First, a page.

Indeed, BMC’s website has an incomplete web page set up for the GF01 with some of the details (and some placeholder text about a dropper seatpost, clearly copied from their MTB side, ha!). It was dubbed the “Spring Classics Project” until now and is designed around events like the Paris-Roubaix…and for recreational cyclists looking for a fast, stable, comfortable ride.
The headtube, downtube, chainstays and fork crown are all oversized, giving the bike a stiff platform for power transfer and solid handling.
To handle the rough roads, the fork has some unique looking lower legs. They remain very straight until the bottom, then rake out. This likely gives it some of the right kind of flex to absorb bumps without compromising handling (like the wildly curving stays on Kirk Frameworks’ steel disc brake ‘cross bike).
The seatstays look pretty flat and thin, and BMC has refined their rear triangle design to offer better overall compliance than the racier TeamMachine SLR01. Already mounted low on the seatpost (less vertical force directed straight up to your hind section), the shaping likely helps more.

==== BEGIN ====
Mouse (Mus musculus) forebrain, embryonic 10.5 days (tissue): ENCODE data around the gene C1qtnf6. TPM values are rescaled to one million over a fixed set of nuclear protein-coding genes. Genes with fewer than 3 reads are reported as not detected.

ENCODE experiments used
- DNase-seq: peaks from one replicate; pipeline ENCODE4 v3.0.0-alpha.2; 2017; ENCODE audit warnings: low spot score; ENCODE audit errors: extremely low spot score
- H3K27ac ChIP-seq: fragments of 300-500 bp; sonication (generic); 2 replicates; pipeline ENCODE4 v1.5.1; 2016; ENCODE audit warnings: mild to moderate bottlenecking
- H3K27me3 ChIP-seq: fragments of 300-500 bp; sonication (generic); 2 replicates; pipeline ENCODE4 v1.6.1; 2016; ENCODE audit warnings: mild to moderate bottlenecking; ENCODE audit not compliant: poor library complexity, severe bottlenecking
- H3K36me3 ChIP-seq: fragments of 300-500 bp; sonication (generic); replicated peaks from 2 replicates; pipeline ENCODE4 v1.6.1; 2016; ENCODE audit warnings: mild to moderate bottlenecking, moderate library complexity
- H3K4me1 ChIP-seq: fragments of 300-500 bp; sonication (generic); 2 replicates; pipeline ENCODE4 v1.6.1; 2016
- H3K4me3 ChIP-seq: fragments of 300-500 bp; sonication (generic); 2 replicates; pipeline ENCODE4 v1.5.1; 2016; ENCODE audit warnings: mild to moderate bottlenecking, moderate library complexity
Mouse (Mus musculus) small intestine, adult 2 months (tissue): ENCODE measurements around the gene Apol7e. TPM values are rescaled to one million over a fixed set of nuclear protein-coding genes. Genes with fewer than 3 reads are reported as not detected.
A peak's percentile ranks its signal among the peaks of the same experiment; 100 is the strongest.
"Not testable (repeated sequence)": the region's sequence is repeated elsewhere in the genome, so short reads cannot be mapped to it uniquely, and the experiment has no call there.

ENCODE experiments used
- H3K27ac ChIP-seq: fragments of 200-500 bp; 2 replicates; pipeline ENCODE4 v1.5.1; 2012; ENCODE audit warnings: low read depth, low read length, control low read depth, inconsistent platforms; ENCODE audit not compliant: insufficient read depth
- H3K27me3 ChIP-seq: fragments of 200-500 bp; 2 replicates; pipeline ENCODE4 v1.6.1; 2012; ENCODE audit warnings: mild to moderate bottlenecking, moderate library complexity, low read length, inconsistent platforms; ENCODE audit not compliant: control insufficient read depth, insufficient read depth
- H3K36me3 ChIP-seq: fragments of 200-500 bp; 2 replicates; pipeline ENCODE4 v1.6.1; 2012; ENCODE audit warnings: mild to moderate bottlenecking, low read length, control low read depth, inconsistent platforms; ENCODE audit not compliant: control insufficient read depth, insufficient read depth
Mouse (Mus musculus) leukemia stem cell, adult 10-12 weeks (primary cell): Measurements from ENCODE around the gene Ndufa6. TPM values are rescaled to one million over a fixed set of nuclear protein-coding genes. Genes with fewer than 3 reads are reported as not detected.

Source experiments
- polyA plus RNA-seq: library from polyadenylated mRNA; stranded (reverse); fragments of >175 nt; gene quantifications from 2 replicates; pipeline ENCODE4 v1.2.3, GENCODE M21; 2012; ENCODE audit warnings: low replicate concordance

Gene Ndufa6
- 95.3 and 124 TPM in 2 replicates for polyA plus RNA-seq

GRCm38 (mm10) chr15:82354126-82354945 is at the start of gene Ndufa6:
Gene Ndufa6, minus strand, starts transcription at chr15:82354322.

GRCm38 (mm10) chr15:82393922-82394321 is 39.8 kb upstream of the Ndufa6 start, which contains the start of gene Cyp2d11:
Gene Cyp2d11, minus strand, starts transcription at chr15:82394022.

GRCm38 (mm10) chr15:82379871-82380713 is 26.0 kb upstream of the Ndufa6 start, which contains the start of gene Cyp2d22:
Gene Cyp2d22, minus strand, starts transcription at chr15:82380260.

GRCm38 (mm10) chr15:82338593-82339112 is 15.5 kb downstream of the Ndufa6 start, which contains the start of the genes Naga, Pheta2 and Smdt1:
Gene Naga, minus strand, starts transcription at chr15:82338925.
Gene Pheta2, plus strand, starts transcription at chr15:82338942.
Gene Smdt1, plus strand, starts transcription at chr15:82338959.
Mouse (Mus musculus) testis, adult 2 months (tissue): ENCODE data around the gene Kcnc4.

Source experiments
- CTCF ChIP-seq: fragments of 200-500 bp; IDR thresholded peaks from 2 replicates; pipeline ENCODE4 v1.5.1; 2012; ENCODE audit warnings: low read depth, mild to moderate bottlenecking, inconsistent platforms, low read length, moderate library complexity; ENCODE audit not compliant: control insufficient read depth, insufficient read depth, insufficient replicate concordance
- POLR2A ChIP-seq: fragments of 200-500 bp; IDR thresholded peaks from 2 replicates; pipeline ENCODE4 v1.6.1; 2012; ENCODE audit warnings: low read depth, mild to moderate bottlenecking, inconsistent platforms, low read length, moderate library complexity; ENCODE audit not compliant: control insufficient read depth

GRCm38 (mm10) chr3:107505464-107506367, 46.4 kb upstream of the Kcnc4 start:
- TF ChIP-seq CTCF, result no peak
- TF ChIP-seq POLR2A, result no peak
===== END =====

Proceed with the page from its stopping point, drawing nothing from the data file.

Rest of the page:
Three more features make the bike somewhat unique: There’s a chain catcher integrated into the frame, directly above the BB. The shifter cable stops are removable, letting you run standard mechanical shifters externally, or route Di2 wiring internally and keep a clean frame. Lastly, it’s designed specifically around 28c tires and the complete bike will have saddle and handlebar spec chosen for comfort.
If the numbers on the website hold true, frame weight is claimed at 995g (54), fork is 380g and seatpost is 198g. Complete bike is listing at 7.38kg (16.27lbs), but build kit is unknown.
We should have much more info and some hands on time with the GF01 next week! UPDATE: Here’s the coverage.